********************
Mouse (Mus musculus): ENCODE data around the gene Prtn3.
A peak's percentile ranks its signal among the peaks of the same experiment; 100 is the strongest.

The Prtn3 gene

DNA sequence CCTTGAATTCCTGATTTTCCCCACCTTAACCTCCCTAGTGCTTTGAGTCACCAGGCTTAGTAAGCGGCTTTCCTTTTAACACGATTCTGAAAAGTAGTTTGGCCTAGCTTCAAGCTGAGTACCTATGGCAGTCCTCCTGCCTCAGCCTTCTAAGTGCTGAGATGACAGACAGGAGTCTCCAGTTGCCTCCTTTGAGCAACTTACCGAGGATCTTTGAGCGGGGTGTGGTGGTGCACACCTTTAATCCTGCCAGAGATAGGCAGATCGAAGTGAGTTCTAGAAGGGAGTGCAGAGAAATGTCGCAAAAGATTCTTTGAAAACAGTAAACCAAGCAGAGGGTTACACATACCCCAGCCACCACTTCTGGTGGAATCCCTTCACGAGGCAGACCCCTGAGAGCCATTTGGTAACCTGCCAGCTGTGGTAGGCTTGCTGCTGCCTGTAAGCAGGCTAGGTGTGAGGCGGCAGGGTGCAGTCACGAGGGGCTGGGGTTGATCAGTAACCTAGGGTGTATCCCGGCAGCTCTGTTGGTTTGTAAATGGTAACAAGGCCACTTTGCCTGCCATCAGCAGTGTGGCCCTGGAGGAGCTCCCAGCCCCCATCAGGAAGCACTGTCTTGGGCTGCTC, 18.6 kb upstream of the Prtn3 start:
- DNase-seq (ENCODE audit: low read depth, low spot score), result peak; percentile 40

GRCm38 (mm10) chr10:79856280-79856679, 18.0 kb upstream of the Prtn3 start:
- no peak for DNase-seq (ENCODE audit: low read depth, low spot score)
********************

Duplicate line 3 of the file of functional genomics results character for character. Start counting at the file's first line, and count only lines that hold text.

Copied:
The Prtn3 gene